Brand naming frameworks for effective creative process

Be it for a company, campaign or product a solid name is the foundation upon which strong impressions are made. It’s an epigraph to your story, designed to attract attention and draw in followers. A poor name may just be considered a bumpy start, but history shows an early hiccup can have devastating long term impacts. Brand naming is therefore an important exercise requiring attention and dedication to ensure you’re set up for success.

All too often naming is seen as an inconvenience. Considered an informal exercise with the outcome determined by what feels right to founders, or the .coms available - rather than based on audience, competition, cultural significance and pronunciation.

To help others navigate the brand naming process correctly we’ve pulled together 5 simple rules that if followed will protect you from early and easy-to-avoid mistakes.

Trust the process

Naming is a strategic process, not a poetic exercise. Brand naming professionals have their own crafted methodology for turning what others consider “art” into science.

The process varies vastly according to the agency or strategist in charge of brand naming, but some of the common steps are:

  • Workshops and interviews with stakeholders to understand vision, mission and audience
  • Assembling a master word bank
  • Shortlisting suitable matches
  • Evaluation of shortlist
  • Trademark and domain screening
  • Name testing

When approaching your own brand naming process, think strategically, do your research and lay out a clear process before jumping into the “fun stuff”.

Ignore your gut

Your own immediate associations are not the most important thing. Thousands of people besides yourself will interact with this name and it’s highly unlikely they will view it the same way.

Avoiding associations is near impossible as creativity and language do not exist in a vacuum. There are only 26 letters in the English alphabet. Repeating a character more than twice is a dubious decision (At least, for nooow) making it highly likely your name will:

A) Already exist or mean something

B) have connotations outside of your industry.

Despite its associations in other verticals a particular name could be perfect for you. It’s unlikely the Tumblr team thought they’d only attract bartenders. And Apple probably didn’t worry about being overwhelmed by customers looking for fresh produce. So, just because the name sounds familiar to you or other teammates, it doesn’t mean you should cross it off your list.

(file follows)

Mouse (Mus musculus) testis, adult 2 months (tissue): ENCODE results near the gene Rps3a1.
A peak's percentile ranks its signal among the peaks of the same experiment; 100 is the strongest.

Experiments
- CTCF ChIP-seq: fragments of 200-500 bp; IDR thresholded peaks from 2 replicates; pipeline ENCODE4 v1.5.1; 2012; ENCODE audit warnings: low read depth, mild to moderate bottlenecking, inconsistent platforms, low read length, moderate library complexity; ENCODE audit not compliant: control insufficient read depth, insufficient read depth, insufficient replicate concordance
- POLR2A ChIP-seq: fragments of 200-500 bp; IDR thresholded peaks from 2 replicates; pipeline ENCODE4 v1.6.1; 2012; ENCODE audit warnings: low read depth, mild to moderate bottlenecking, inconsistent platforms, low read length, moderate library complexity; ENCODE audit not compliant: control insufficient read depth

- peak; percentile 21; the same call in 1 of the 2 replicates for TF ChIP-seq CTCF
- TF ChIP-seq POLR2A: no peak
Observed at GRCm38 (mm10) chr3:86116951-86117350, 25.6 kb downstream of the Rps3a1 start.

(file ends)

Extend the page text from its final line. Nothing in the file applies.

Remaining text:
Be flexible

When running a young business you’re adjusting your market fit, improving audience understanding and searching for the right niche: this fluidy means brand naming requirements can change overnight.

Although it is important to outline your basic naming requirements from the start there also must be room for flexibility. Make adjustments when you receive detailed insights or new market signals and remember to canvas multiple opinions. A variety of reactions and perspectives will allow you to keep the naming direction accurate as the needs of your business change.

No ideas are new

Never underestimate the power of an open domain and available trademarks when it comes to brand naming. It is widely assumed all 4-letter .com domains are taken, and many are. But companies die or rebrand and as they do previously occupied domains reappear on the market. The same is true for trademarks. As long as your short name has an open trademark and no brand clashes within your vertical it could be a very strong option.

When looking for inspiration it is also not a bad idea to review the names of your competitors. Many industry names follow similar principles, feelings or tones: study your competitors not only to stay away from them, but also to get inspired.

Look beyond English

In the brand naming process great names and sounds can come from anywhere. Greek and Latin roots bring a sense of security and expertise; whilst invented yet familiar sounding words give a more “techy”, modern feel. For example:

  • Canon came from “Kwanon”, the Buddhist goddess of Mercy.
  • Asana is Sanskrit
  • Lego came from the Danish “leg godt”, meaning play well.

If you are borrowing from other languages or times be sure to double check your choice across additional languages, both in terms of cultural context and pronunciation. We recently ran a great exercise with our client Aza (formerly BitPesa) to make sure their new name reflected the cultural heritage of multiple sub-saharan countries.

For fun and inspiration, here are a few awesome brand names and the stories behind them:


Now one of the most popular social media channels in the world, Instagram was originally named Burbn (note bartenders and Tumblr!). Its current name is the love child of Instant Camera + Telegram = Instagram.


Beloved game for kids of all ages, Pokemon comes from “Pocket monsters”, or “Poketto Monsutā” in Japanese.


A knowledge sharing platform. Their name comes from the word “quorum”  a Latin-sounding word defined as— a sufficient number of people to make a decision.


This popular online dating app was named using the idea of “igniting a spark”. After multiple exercises, the team arrived at Tinder - material that “burns easily and can be used to start a fire.”


Rumor has it the founders weren’t too keen on the name Yelp -- but oh lord, a 4-letter .com domain was available, conveniently it also looks like a short version “yellow pages.”

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